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Where Pension Incentive Pay Makes Sense — and Doesn’t

Long-term financial incentives for investment success are commonplace in the private sector, but tricky to design in public retirement plans. The implementation challenges are structural, operational, methodological and, yes, political.

Two hands with palms upright holing a stack of cash wrapped in a bow.
To continue a theme I introduced in my last column, the compensation structures for public pension professionals will need a tune-up if we expect them to deliver superior investment returns. The first steps toward performance improvement don’t require a lot of money — just a willingness to bump up the salaries of those with proven investment IQs as demonstrated through relevant credentialing programs. Beyond that, however, it gets much trickier for the plans seeking to deliver optimal performance in unforgiving and highly competitive capital markets.

In public pension systems, incentive bonus compensation is not unheard of, but relatively rare and virtually nonexistent among smaller and mid-size plans. Senior staff rarely have their jobs or a bonus put on the line for competitive underperformance, so variable and “at-risk” compensation is a foreign idea to many. There’s also a common public-management wariness of the distorting behavioral impact of ill-designed employee incentives that must be addressed. Beyond that, forget about stock options, phantom stock and other “top hat” long-term incentives commonplace in the private-sector investment industry, although there are a few experiments underway in the largest public systems where compensation consultants are trying to help boards navigate these choppy waters.

Most pension systems assign their boards of trustees with ultimate responsibility for the portfolio blueprints and frequently the selection of money-manager firms, or at least for the approval of their contracts. Some have an investment committee consisting of a subset of the full board. Often the sharpest trustees know something about investments, but most never had a comparable role previously. In either model, systems often have non-compensated, non-professional board members making themselves the center of implementation decisions, rather than overseers and independent directors monitoring and assessing those decisions.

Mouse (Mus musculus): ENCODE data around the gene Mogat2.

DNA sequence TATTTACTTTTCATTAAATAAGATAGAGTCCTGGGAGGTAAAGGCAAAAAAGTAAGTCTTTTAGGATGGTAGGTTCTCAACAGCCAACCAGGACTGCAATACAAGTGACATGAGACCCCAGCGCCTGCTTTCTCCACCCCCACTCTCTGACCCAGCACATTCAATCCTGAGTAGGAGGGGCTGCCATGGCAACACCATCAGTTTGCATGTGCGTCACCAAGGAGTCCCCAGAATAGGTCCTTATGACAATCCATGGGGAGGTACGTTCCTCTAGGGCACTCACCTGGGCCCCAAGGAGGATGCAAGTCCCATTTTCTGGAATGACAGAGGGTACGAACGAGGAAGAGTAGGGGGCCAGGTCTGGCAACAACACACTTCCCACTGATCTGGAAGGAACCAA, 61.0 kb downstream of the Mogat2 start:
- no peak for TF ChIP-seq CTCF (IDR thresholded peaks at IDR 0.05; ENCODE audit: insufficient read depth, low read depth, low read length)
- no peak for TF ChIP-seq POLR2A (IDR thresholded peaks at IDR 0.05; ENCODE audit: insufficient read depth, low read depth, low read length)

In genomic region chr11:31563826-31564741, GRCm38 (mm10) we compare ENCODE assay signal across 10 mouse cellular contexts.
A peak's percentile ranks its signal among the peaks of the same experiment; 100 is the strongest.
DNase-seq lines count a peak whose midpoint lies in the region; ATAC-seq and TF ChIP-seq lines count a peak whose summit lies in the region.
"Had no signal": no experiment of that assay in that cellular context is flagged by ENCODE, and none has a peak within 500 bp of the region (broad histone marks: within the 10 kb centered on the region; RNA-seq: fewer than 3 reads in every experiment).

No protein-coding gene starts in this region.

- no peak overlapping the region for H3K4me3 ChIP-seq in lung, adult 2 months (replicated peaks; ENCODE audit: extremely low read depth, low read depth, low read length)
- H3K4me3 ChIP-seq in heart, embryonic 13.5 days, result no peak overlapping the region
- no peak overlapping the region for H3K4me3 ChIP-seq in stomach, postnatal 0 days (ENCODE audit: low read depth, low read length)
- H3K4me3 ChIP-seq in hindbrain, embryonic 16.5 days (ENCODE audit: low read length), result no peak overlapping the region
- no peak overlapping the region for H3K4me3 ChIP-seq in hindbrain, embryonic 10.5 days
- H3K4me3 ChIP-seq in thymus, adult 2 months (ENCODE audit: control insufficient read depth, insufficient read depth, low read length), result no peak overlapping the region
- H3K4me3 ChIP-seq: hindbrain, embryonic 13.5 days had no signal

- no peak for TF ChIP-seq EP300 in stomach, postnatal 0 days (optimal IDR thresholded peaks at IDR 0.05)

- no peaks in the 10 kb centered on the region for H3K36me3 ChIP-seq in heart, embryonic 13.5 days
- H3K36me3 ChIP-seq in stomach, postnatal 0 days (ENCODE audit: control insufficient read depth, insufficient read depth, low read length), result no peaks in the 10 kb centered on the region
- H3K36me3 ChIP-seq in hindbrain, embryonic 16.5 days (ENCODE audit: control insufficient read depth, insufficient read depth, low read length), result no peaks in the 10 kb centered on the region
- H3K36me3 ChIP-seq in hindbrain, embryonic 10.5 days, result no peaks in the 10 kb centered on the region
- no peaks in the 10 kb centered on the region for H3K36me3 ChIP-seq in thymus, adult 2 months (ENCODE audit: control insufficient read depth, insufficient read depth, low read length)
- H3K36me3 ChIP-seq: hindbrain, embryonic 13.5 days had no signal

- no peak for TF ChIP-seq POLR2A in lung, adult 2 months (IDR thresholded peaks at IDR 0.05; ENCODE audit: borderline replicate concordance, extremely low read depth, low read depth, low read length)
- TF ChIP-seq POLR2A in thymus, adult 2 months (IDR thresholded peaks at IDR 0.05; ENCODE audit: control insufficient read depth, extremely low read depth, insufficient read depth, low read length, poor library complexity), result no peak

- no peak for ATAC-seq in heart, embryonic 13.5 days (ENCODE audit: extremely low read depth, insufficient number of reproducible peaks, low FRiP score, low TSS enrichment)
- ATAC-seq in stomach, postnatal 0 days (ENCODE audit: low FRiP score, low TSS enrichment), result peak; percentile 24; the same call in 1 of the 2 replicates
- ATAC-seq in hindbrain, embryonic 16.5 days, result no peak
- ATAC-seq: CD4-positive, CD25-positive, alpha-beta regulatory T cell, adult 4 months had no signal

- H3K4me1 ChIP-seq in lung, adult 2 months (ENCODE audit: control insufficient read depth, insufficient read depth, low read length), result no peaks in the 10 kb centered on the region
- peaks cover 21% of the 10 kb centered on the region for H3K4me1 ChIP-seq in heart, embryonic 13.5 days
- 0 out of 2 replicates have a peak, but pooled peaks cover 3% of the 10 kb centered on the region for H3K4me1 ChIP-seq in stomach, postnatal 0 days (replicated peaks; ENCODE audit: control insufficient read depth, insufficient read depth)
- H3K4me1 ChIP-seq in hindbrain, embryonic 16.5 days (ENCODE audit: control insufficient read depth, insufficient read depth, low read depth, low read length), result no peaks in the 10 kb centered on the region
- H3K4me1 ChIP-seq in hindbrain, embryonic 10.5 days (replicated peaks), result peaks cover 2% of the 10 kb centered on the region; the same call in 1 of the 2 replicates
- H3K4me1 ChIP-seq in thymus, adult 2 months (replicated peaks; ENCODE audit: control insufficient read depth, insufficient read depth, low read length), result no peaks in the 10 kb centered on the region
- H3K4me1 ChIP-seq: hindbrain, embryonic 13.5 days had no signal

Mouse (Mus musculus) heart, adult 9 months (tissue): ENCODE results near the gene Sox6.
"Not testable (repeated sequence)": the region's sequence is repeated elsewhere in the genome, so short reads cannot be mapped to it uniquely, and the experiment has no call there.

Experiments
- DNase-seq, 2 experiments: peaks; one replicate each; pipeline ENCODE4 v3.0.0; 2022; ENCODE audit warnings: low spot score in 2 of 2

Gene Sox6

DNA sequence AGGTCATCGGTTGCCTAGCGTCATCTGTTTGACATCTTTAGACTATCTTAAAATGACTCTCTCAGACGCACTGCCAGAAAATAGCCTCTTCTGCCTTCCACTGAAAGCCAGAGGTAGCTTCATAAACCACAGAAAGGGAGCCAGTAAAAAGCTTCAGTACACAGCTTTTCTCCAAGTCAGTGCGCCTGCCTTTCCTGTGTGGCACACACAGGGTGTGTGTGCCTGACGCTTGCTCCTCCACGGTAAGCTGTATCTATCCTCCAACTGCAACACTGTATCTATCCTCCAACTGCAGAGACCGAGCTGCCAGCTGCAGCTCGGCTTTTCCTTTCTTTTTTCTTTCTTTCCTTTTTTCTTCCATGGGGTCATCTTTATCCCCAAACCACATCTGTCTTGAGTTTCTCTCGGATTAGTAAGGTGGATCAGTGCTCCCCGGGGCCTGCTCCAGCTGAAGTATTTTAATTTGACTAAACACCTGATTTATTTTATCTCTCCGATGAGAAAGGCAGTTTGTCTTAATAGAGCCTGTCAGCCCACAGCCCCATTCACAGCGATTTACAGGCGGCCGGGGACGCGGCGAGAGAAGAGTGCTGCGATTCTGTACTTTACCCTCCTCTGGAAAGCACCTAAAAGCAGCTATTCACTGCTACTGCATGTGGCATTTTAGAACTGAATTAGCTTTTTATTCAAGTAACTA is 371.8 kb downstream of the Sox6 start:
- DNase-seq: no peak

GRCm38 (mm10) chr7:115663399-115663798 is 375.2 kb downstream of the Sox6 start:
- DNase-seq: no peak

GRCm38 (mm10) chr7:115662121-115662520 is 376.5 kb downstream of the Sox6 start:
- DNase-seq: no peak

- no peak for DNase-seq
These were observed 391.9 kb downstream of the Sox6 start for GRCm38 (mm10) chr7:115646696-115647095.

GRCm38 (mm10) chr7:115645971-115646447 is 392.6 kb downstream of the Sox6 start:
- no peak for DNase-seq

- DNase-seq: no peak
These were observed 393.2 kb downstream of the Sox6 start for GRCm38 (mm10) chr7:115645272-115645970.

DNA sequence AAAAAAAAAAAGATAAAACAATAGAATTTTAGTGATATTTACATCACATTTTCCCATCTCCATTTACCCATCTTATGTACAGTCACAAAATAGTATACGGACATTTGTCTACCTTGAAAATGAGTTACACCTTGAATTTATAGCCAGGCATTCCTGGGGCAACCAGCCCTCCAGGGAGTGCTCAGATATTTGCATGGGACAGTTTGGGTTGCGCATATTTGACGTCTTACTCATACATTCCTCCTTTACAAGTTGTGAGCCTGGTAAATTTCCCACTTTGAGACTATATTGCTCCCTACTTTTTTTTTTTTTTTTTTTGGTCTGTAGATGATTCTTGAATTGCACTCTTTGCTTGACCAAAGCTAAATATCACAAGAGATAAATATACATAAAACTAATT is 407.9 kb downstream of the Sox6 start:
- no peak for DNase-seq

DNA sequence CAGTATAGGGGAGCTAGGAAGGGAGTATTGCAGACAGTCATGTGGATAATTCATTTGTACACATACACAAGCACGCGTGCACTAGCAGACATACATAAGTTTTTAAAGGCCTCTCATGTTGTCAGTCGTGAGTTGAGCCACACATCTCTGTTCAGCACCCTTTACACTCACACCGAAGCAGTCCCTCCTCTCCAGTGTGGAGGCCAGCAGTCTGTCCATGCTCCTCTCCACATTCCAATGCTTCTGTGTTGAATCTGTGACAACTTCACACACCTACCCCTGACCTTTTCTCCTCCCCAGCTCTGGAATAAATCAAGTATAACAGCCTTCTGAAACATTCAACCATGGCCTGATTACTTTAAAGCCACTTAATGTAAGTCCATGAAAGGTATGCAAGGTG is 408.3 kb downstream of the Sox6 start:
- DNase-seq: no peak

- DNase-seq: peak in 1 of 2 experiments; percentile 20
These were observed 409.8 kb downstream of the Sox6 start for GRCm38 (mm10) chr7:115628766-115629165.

Before launching into the prerequisites for a successful incentive compensation strategy, it’s helpful to first exclude the majority of pension systems that are unlikely to beat the averages consistently no matter how hard their staffs may try. Smaller and mid-size plans with limited staffs — whose boards are primarily reliant on the recommendations of investment consulting firms and insist on trustees making portfolio manager selections — are generally going to be unrealistic candidates for achieving portfolio outperformance. They miss the point that trustees can’t objectively and effectively oversee themselves when it comes to measuring and delivering investment performance. Such boards unwittingly trap themselves in circular mediocrity, and many will resist change.

Many of these pensions would likely be wiser to take the approach used by Nevada’s Public Employees’ Retirement System, which emphasizes index funds and accepts attainable market returns at low cost with a lean staff. Playing such a checkers, not chess strategy may be optimal for most public plans, especially the smaller ones. There is nothing wrong with this strategy; all it requires is a sensible assessment of what’s achievable and what’s really not, given the plan’s size, its board and staff expertise, and its decision-making apparatus and culture. Whether the board’s operational strategy is “maximin” or “minimax” when it comes to risk/return decisions, that self-assessment should set the stage for realistic staffing decisions and compensation policies.

Systems that adopt the no-frills staffing strategy can still deploy meaningful six-figure long-term retention incentives (as distinguished from numbers-driven payments for top-tier outperformance) when their boards determine that the chief investment officer has repeatedly maximized the opportunities available to their portfolio. Retention incentives can be designed to include a clawback if something blows up later, such as a personnel scandal or a subsequent huge investment loss.